Ryan Koopmans was planning to attend architecture school after earning his bachelor’s degree around a decade ago from the University of British Columbia. But while working on his application portfolio, which included a photography component, the Dutch-born Canadian realized that he was more interested in shooting buildings than designing them. Today, Koopmans is an award-winning commercial photographer who has shot for Mercedes-Benz, Montblanc, and Ritz-Carlton. His first monograph, Vantage, will be published later this month by Black Dog Press.
The book collects 10 years’ worth of Koopmans’ extraordinary architectural photography, captured in 17 countries around the world. Although some images were shot on commission, Koopmans took most of them on his own time during breaks between commercial gigs. He’s particularly drawn to the architecture of former Soviet states like Georgia, Kazakhstan, and Ukraine, where monolithic, communist-era apartment towers stand cheek by jowl with postmodern skyscrapers.
“I’m less interested in specific buildings or architects than in the built environment, and how it reflects a country’s identity,” Koopmans says. “I find those Soviet apartment blocks fascinating because of their symmetry and rigidity, even though I know the experience of people who live there isn’t necessarily the best.” He’s similarly entranced by China’s new megacities, which seem to spring up overnight in the middle of nowhere.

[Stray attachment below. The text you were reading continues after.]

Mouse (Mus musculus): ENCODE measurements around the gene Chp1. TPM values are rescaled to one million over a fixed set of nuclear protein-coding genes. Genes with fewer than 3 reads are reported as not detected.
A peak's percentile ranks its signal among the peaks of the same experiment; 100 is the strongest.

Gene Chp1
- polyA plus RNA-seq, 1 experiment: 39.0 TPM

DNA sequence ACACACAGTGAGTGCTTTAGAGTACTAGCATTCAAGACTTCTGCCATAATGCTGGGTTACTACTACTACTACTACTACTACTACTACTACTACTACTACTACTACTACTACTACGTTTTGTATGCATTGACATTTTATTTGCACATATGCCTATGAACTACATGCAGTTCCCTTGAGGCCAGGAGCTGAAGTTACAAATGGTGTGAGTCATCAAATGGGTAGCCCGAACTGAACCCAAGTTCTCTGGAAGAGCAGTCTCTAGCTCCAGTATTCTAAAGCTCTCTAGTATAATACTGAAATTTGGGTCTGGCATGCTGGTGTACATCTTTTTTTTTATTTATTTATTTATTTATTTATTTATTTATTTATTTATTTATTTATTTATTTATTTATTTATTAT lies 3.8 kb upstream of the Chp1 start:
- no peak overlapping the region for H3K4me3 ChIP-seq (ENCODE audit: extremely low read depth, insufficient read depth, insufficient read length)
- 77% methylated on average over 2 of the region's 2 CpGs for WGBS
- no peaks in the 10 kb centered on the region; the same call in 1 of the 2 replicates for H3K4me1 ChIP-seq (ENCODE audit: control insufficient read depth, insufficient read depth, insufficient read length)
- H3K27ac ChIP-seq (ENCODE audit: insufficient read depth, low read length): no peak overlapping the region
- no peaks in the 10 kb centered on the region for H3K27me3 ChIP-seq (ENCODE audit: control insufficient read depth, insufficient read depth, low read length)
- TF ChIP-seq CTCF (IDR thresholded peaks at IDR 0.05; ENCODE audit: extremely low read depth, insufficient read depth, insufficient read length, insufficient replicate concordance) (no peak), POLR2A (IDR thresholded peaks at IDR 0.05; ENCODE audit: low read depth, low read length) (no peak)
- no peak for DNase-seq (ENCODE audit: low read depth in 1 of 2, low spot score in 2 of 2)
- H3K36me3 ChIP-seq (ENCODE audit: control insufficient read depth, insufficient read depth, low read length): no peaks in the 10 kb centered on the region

Even when shooting the more familiar cityscapes of Dubai, Hong Kong, or New York, Koopmans manages to create fresh-looking images by finding unique vantage points, often by scouting his locations on Google Earth. As a rule, he tries to get as high as he can—one of his favorite tricks is talking local work crews into letting him shoot from the cockpit of a construction crane. “Most of the time they say ‘no problem’ and bring me up,” he adds. “They often want to show their project off.” In Iraqi Kurdistan, workers rigged up a rope harness for Koopmans, hoisted him high in the air, and let him dangle there taking pictures with his Canon EOS 5DS R.
Shot in ultrahigh resolution, the photographs are intended to be seen in large-scale prints on the wall of a gallery or museum. The forthcoming book will be 12 inches by 9 inches, and Koopmans sells limited edition prints through his website. “At the proper size, you notice little scenes and details that I didn’t even pick up when I was taking the pictures,” he says. “You can’t get a sense of the scale by looking at them on Instagram.”
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